There’s still time to "Get The XP Out"

One of our clients set up our technical consultant, Chuck Barry, with an assembly line at their office to roll out 6 of 20 new machines that will be replacing their aging Windows XP machines. By proactively replacing their Windows XP machines before April 8th, they are avoiding potential down time and ensuring compliance standards that their clients require.

Child Safety Precautions for the Internet

November is Child Safety and Protection Month. There is plenty of information out there about keeping kids physically safe from cuts and bruises. But as more and more youngsters have access to the internet and borrow our devices, we thought it would be a good idea to share some guidelines about keeping young ones safe when they are surfing the web or using electronics.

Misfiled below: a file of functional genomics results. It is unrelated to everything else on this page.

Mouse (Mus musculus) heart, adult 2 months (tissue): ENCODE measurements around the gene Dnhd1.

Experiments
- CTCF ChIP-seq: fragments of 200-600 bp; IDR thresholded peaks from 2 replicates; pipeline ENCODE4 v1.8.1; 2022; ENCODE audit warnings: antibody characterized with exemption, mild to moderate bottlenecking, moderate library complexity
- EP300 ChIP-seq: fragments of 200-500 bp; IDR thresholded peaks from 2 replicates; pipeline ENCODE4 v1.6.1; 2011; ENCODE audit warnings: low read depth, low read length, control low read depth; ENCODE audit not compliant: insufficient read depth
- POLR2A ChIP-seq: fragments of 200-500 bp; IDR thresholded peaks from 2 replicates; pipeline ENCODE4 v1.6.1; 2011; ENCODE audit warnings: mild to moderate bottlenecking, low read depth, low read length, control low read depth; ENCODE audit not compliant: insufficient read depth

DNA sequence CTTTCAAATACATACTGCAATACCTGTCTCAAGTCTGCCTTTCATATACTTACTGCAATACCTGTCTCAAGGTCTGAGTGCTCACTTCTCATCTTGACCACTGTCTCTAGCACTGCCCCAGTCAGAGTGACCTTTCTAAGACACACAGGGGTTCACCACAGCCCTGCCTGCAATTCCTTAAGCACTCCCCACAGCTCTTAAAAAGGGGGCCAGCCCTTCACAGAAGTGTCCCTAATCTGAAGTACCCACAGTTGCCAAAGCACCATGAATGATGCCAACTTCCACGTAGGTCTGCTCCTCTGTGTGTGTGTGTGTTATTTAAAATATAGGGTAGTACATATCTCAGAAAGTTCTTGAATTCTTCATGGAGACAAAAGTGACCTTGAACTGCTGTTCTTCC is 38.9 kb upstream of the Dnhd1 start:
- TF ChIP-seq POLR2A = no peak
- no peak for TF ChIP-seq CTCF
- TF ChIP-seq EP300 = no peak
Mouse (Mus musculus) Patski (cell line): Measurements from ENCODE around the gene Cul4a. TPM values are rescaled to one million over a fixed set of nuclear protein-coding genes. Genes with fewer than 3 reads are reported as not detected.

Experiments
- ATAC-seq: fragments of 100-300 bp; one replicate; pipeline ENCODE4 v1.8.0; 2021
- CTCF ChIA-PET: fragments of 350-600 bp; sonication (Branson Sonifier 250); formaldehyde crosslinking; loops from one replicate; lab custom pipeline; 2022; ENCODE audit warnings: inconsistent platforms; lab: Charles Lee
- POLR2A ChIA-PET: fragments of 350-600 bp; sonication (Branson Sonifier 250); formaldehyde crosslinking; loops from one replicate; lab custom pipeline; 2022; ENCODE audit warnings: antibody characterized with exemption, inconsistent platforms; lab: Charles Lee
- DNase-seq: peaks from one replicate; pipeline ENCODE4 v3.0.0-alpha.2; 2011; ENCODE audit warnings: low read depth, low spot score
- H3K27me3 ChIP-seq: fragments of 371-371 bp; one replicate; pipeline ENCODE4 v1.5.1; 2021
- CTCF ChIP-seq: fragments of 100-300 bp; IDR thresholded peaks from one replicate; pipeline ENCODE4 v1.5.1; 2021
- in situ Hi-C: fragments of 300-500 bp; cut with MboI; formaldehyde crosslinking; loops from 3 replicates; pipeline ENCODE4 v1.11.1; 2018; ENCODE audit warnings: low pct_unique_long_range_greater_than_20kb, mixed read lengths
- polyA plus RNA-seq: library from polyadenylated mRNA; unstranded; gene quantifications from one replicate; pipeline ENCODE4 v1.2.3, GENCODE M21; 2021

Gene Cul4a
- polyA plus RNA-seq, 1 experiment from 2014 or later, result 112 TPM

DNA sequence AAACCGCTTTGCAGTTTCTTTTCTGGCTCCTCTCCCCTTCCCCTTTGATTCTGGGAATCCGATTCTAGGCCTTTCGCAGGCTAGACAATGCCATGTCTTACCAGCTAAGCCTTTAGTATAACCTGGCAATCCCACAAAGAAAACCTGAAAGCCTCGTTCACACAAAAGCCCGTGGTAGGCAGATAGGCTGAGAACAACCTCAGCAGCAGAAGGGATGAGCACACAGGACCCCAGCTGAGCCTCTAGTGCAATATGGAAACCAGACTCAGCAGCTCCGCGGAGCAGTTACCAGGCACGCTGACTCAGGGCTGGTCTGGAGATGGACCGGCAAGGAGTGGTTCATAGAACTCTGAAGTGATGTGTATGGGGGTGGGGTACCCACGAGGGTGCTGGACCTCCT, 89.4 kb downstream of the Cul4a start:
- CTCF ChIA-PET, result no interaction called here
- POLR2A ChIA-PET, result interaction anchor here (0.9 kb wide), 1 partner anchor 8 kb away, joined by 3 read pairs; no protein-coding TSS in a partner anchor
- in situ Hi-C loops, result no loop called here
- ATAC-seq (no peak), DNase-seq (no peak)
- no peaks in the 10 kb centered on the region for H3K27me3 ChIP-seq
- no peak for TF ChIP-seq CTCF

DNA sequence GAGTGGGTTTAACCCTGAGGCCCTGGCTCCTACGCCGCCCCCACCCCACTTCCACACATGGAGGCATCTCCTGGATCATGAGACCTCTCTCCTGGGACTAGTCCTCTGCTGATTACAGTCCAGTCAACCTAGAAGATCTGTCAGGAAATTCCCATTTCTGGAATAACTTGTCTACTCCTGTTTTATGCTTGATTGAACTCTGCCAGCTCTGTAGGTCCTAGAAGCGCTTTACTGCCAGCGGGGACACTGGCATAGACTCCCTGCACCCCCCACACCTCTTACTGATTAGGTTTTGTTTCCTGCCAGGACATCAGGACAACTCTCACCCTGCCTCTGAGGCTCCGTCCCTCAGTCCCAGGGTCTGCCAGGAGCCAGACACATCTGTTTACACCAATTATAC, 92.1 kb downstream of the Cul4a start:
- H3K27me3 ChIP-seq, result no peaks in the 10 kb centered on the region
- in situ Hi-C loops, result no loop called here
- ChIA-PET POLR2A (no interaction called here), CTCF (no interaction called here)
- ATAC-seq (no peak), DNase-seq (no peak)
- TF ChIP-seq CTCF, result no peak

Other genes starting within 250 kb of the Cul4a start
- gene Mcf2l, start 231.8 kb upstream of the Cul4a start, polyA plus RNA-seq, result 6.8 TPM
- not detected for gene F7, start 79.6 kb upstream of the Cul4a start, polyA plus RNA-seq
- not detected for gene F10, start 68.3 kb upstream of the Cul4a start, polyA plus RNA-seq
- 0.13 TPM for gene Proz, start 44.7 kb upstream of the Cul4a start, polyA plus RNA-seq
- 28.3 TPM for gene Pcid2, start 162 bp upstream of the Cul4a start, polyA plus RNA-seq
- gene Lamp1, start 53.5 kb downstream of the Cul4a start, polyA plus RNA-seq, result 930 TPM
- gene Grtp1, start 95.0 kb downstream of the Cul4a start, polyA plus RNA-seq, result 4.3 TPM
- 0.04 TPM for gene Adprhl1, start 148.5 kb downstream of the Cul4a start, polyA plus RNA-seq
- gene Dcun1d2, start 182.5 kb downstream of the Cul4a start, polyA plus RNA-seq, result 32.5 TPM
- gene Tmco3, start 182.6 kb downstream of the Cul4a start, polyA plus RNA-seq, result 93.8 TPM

Windows XP and Office 2003 are heading to the technology graveyard. Are you ready?

On April 8, 2014, Microsoft will no longer support or update Windows XP or Office 2003.  What does this mean?  These programs will be even more vulnerable to outside attacks. Take action before you get in a lurch!

They will still work but, and it’s a big BUT…You could be facing serious security and compliance issues if you continue to use these programs.

Protect Your Business – 5 Easy Things You Can Do Now

Let’s face it, bad things happen.  Since September is National Disaster Preparedness month, it’s a good time to “brush up” on some simple things you can do to protect your business.

Review your business insurance.  Make sure you have sufficient coverage to replace all of computer equipment, electronic devices and the like in your office.

B.Y.O.D. or C.O.P.E., that is the question?

As mobile devices continue to evolve become more critical to business success, many business owners are forced to answer this question.  Do you allow employees to “Bring Your Own Device” or BYOD to work or do you provide “Corporate Owned, Personally Enabled” devices?

What are the risks with B.Y.O.D.?  Here are 3 major risks for you to consider:

An employee’s device that connects to your network could be a conduit for viruses, hackers, and thieves.